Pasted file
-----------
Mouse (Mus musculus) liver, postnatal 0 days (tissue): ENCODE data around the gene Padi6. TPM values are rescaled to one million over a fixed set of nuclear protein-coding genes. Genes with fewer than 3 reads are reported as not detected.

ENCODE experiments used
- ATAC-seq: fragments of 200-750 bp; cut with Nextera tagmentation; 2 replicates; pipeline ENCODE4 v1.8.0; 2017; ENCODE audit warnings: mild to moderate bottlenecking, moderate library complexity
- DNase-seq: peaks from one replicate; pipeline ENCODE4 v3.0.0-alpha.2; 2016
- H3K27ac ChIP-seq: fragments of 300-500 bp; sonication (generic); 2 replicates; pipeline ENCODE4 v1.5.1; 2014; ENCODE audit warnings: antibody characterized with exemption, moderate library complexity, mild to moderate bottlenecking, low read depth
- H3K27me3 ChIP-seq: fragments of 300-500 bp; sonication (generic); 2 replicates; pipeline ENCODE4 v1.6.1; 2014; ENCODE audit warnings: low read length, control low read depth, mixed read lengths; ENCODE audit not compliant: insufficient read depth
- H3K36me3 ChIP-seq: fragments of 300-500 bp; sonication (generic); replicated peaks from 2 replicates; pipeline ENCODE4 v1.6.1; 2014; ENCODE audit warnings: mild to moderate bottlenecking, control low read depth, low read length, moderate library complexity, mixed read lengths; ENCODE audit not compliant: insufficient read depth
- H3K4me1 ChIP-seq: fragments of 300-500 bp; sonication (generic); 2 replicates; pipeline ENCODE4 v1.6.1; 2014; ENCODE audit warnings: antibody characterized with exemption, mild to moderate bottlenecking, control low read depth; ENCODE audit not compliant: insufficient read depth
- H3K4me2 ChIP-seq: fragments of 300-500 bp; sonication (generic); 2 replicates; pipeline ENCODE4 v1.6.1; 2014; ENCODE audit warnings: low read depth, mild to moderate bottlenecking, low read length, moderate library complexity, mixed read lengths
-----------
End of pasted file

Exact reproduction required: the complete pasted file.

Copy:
Mouse (Mus musculus) liver, postnatal 0 days (tissue): ENCODE data around the gene Padi6. TPM values are rescaled to one million over a fixed set of nuclear protein-coding genes. Genes with fewer than 3 reads are reported as not detected.

ENCODE experiments used
- ATAC-seq: fragments of 200-750 bp; cut with Nextera tagmentation; 2 replicates; pipeline ENCODE4 v1.8.0; 2017; ENCODE audit warnings: mild to moderate bottlenecking, moderate library complexity
- DNase-seq: peaks from one replicate; pipeline ENCODE4 v3.0.0-alpha.2; 2016
- H3K27ac ChIP-seq: fragments of 300-500 bp; sonication (generic); 2 replicates; pipeline ENCODE4 v1.5.1; 2014; ENCODE audit warnings: antibody characterized with exemption, moderate library complexity, mild to moderate bottlenecking, low read depth
- H3K27me3 ChIP-seq: fragments of 300-500 bp; sonication (generic); 2 replicates; pipeline ENCODE4 v1.6.1; 2014; ENCODE audit warnings: low read length, control low read depth, mixed read lengths; ENCODE audit not compliant: insufficient read depth
- H3K36me3 ChIP-seq: fragments of 300-500 bp; sonication (generic); replicated peaks from 2 replicates; pipeline ENCODE4 v1.6.1; 2014; ENCODE audit warnings: mild to moderate bottlenecking, control low read depth, low read length, moderate library complexity, mixed read lengths; ENCODE audit not compliant: insufficient read depth
- H3K4me1 ChIP-seq: fragments of 300-500 bp; sonication (generic); 2 replicates; pipeline ENCODE4 v1.6.1; 2014; ENCODE audit warnings: antibody characterized with exemption, mild to moderate bottlenecking, control low read depth; ENCODE audit not compliant: insufficient read depth
- H3K4me2 ChIP-seq: fragments of 300-500 bp; sonication (generic); 2 replicates; pipeline ENCODE4 v1.6.1; 2014; ENCODE audit warnings: low read depth, mild to moderate bottlenecking, low read length, moderate library complexity, mixed read lengths